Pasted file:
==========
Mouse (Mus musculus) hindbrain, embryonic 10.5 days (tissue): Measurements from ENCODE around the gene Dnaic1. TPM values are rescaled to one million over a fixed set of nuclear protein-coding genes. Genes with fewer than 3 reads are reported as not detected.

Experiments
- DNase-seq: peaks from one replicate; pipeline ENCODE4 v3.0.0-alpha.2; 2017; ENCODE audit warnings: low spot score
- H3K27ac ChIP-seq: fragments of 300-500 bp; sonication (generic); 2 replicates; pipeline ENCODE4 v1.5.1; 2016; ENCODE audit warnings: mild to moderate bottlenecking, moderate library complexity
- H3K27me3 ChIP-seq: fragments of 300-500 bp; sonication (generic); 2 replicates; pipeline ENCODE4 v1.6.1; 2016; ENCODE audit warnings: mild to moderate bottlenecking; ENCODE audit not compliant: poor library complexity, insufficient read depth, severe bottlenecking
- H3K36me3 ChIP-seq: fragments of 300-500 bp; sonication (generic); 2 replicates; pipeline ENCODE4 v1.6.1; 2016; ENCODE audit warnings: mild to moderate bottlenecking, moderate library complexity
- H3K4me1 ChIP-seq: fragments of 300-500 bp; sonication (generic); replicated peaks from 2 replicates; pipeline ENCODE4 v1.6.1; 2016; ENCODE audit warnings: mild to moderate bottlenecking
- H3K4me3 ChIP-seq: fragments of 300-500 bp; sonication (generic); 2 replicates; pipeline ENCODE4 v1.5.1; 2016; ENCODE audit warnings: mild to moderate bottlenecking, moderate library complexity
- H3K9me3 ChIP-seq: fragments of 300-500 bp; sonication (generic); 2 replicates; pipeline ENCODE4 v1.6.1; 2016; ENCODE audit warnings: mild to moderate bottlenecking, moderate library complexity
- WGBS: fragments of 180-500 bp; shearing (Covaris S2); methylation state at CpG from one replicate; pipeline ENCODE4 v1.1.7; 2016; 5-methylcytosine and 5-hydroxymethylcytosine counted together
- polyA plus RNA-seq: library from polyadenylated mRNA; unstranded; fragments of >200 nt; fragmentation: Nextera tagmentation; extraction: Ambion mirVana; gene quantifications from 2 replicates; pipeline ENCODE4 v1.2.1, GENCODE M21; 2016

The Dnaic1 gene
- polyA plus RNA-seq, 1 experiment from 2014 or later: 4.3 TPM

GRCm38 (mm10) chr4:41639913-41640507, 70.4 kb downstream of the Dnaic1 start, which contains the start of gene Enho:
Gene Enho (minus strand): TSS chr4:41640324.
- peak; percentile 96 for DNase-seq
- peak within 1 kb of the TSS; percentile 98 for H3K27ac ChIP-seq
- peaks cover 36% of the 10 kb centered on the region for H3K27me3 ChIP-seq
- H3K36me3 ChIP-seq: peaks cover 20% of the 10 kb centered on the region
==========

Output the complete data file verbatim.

Mouse (Mus musculus) hindbrain, embryonic 10.5 days (tissue): Measurements from ENCODE around the gene Dnaic1. TPM values are rescaled to one million over a fixed set of nuclear protein-coding genes. Genes with fewer than 3 reads are reported as not detected.

Experiments
- DNase-seq: peaks from one replicate; pipeline ENCODE4 v3.0.0-alpha.2; 2017; ENCODE audit warnings: low spot score
- H3K27ac ChIP-seq: fragments of 300-500 bp; sonication (generic); 2 replicates; pipeline ENCODE4 v1.5.1; 2016; ENCODE audit warnings: mild to moderate bottlenecking, moderate library complexity
- H3K27me3 ChIP-seq: fragments of 300-500 bp; sonication (generic); 2 replicates; pipeline ENCODE4 v1.6.1; 2016; ENCODE audit warnings: mild to moderate bottlenecking; ENCODE audit not compliant: poor library complexity, insufficient read depth, severe bottlenecking
- H3K36me3 ChIP-seq: fragments of 300-500 bp; sonication (generic); 2 replicates; pipeline ENCODE4 v1.6.1; 2016; ENCODE audit warnings: mild to moderate bottlenecking, moderate library complexity
- H3K4me1 ChIP-seq: fragments of 300-500 bp; sonication (generic); replicated peaks from 2 replicates; pipeline ENCODE4 v1.6.1; 2016; ENCODE audit warnings: mild to moderate bottlenecking
- H3K4me3 ChIP-seq: fragments of 300-500 bp; sonication (generic); 2 replicates; pipeline ENCODE4 v1.5.1; 2016; ENCODE audit warnings: mild to moderate bottlenecking, moderate library complexity
- H3K9me3 ChIP-seq: fragments of 300-500 bp; sonication (generic); 2 replicates; pipeline ENCODE4 v1.6.1; 2016; ENCODE audit warnings: mild to moderate bottlenecking, moderate library complexity
- WGBS: fragments of 180-500 bp; shearing (Covaris S2); methylation state at CpG from one replicate; pipeline ENCODE4 v1.1.7; 2016; 5-methylcytosine and 5-hydroxymethylcytosine counted together
- polyA plus RNA-seq: library from polyadenylated mRNA; unstranded; fragments of >200 nt; fragmentation: Nextera tagmentation; extraction: Ambion mirVana; gene quantifications from 2 replicates; pipeline ENCODE4 v1.2.1, GENCODE M21; 2016

The Dnaic1 gene
- polyA plus RNA-seq, 1 experiment from 2014 or later: 4.3 TPM

GRCm38 (mm10) chr4:41639913-41640507, 70.4 kb downstream of the Dnaic1 start, which contains the start of gene Enho:
Gene Enho (minus strand): TSS chr4:41640324.
- peak; percentile 96 for DNase-seq
- peak within 1 kb of the TSS; percentile 98 for H3K27ac ChIP-seq
- peaks cover 36% of the 10 kb centered on the region for H3K27me3 ChIP-seq
- H3K36me3 ChIP-seq: peaks cover 20% of the 10 kb centered on the region